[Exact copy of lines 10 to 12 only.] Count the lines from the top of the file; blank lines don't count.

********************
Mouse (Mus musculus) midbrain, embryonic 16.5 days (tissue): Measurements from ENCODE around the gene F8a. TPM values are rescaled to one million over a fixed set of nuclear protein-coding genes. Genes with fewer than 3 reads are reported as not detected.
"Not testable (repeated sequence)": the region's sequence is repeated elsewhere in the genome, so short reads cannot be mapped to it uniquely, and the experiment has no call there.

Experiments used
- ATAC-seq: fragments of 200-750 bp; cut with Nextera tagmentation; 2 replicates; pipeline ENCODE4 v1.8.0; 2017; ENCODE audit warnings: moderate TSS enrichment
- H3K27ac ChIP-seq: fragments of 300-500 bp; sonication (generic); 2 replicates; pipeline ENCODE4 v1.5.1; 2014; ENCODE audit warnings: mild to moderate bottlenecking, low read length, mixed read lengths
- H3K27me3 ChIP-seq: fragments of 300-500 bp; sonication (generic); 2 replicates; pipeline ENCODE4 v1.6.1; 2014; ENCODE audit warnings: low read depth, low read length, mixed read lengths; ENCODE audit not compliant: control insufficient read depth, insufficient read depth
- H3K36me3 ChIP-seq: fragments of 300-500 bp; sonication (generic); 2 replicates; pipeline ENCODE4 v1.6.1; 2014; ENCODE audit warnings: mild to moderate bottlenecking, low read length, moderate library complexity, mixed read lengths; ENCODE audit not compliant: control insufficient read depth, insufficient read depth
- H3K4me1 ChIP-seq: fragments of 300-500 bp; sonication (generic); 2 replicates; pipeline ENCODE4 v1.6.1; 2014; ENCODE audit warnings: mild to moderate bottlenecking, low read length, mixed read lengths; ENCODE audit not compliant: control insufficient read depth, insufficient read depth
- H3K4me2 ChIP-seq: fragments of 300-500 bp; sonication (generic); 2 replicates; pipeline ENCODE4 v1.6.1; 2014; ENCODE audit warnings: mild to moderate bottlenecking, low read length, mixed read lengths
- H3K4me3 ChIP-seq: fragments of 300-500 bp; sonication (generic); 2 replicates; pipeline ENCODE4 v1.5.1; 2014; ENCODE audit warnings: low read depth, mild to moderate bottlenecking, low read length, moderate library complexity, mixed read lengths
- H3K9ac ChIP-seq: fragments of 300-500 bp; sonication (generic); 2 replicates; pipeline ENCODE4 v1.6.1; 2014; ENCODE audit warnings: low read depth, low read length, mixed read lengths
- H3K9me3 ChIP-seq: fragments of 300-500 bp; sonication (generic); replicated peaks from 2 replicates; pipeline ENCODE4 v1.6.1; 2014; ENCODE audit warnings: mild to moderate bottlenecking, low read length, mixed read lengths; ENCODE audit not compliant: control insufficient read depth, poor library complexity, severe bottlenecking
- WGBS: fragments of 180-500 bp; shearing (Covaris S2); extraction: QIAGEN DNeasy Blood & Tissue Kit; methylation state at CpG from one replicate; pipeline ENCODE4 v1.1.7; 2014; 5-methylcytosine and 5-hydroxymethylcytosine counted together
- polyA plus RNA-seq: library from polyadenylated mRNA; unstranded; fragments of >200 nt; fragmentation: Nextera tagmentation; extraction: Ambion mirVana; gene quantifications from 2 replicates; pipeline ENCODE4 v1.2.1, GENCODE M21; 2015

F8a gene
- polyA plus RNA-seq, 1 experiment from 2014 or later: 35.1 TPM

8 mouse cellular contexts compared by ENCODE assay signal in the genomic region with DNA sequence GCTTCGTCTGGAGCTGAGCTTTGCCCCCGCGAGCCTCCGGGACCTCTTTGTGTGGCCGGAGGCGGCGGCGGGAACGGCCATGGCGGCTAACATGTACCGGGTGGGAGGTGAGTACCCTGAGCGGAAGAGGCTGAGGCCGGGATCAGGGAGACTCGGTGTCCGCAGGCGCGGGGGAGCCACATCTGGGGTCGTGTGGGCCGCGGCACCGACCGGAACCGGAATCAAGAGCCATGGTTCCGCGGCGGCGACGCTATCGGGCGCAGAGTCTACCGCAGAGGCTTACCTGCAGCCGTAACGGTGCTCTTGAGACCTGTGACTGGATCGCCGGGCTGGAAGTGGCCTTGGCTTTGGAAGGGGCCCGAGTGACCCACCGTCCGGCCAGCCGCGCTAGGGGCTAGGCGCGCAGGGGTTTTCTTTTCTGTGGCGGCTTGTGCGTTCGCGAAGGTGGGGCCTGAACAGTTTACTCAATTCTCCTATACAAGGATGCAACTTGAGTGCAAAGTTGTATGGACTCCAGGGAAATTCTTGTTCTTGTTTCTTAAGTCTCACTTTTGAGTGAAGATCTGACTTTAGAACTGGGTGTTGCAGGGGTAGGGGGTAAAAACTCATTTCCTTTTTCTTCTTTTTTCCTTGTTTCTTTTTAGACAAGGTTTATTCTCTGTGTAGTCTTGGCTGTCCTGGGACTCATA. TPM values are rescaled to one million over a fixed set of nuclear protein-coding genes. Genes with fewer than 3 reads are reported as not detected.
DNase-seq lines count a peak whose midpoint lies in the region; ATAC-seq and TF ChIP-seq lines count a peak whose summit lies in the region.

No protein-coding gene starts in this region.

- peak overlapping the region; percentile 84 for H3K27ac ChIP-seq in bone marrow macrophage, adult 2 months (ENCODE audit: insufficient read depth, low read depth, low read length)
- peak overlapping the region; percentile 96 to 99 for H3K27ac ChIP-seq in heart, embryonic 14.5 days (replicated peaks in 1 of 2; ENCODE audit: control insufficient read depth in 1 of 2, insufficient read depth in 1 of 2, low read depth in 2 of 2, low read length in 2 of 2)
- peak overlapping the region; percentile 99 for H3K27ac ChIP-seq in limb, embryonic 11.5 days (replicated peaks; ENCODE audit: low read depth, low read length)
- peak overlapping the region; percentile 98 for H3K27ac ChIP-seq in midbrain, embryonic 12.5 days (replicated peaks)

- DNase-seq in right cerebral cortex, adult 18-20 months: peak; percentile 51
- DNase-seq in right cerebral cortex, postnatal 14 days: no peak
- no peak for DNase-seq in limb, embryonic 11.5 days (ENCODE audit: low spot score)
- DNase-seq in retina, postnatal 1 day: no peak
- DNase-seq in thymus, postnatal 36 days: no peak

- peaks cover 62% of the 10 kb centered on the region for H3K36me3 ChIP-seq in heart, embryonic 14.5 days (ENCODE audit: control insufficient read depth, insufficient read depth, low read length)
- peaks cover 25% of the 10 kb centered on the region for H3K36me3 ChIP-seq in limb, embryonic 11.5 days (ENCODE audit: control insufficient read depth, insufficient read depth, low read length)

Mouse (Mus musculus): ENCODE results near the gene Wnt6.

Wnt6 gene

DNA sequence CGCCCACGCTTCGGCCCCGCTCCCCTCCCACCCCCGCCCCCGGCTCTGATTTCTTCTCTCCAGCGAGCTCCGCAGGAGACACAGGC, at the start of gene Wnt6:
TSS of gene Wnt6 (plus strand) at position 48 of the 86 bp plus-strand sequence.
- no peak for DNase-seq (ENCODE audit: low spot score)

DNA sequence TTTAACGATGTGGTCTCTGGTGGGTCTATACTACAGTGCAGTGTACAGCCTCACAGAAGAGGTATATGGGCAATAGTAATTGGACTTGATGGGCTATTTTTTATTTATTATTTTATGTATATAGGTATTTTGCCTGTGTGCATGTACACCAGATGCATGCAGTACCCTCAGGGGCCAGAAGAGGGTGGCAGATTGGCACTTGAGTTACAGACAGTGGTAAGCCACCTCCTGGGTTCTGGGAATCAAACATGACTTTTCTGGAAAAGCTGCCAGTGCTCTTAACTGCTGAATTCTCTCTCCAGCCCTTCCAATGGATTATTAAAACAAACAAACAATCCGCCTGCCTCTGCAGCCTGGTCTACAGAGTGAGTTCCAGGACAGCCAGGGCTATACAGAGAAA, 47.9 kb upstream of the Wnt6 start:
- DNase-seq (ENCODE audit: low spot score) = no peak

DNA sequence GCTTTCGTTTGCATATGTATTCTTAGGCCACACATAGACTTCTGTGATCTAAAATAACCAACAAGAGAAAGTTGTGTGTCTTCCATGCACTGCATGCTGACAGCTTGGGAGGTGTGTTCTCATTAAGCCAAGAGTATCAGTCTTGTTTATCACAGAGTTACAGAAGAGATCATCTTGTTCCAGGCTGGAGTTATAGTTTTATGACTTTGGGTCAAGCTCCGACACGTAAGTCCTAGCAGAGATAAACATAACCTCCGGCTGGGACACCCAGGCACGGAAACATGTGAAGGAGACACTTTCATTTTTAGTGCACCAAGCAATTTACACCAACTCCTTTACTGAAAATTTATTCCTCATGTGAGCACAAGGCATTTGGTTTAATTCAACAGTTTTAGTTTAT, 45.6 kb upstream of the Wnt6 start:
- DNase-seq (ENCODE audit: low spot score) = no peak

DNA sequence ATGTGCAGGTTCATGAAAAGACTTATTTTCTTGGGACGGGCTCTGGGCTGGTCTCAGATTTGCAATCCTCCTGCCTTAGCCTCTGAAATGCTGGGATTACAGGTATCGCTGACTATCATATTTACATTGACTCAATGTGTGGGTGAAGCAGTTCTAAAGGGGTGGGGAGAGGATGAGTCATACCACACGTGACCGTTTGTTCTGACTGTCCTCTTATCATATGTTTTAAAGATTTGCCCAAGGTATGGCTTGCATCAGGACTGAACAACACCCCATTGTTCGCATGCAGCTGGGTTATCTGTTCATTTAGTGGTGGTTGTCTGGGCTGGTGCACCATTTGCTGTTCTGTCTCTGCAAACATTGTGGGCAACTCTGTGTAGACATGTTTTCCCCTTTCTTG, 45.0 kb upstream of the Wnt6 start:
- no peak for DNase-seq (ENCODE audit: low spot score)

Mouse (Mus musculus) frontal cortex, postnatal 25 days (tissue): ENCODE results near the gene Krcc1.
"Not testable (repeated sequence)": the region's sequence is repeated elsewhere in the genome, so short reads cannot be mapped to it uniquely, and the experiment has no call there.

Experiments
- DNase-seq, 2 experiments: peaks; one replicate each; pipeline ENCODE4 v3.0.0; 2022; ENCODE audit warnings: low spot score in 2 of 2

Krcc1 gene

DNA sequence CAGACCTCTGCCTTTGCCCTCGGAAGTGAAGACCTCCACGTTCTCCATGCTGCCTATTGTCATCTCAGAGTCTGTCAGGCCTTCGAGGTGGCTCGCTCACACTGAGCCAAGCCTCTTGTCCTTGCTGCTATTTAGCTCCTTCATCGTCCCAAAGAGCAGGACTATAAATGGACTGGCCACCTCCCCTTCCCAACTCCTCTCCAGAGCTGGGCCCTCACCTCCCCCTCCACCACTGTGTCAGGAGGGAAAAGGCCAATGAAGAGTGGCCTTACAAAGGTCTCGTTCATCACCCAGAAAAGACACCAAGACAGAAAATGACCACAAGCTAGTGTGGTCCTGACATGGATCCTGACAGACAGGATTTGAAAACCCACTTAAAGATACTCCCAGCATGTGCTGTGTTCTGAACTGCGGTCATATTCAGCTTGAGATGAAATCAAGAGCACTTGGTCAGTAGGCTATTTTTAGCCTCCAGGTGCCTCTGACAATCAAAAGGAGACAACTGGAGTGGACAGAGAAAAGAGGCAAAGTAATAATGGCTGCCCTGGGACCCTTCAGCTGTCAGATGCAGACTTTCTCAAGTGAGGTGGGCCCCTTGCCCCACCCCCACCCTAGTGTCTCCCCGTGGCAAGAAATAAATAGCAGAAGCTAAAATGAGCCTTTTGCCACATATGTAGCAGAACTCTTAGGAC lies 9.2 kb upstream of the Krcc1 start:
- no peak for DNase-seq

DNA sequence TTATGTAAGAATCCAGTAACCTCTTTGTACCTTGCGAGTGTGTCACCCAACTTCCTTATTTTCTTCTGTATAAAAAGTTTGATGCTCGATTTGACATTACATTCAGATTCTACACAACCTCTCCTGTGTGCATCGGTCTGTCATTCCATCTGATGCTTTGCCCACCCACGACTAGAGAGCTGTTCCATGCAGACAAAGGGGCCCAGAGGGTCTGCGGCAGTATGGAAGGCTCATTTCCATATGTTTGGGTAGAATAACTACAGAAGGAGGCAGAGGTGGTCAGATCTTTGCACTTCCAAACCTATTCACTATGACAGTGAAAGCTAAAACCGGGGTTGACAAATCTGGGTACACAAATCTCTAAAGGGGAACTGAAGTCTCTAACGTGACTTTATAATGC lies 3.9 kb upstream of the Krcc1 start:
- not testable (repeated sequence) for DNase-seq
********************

- H3K4me3 ChIP-seq: fragments of 300-500 bp; sonication (generic); 2 replicates; pipeline ENCODE4 v1.5.1; 2014; ENCODE audit warnings: low read depth, mild to moderate bottlenecking, low read length, moderate library complexity, mixed read lengths
- H3K9ac ChIP-seq: fragments of 300-500 bp; sonication (generic); 2 replicates; pipeline ENCODE4 v1.6.1; 2014; ENCODE audit warnings: low read depth, low read length, mixed read lengths
- H3K9me3 ChIP-seq: fragments of 300-500 bp; sonication (generic); replicated peaks from 2 replicates; pipeline ENCODE4 v1.6.1; 2014; ENCODE audit warnings: mild to moderate bottlenecking, low read length, mixed read lengths; ENCODE audit not compliant: control insufficient read depth, poor library complexity, severe bottlenecking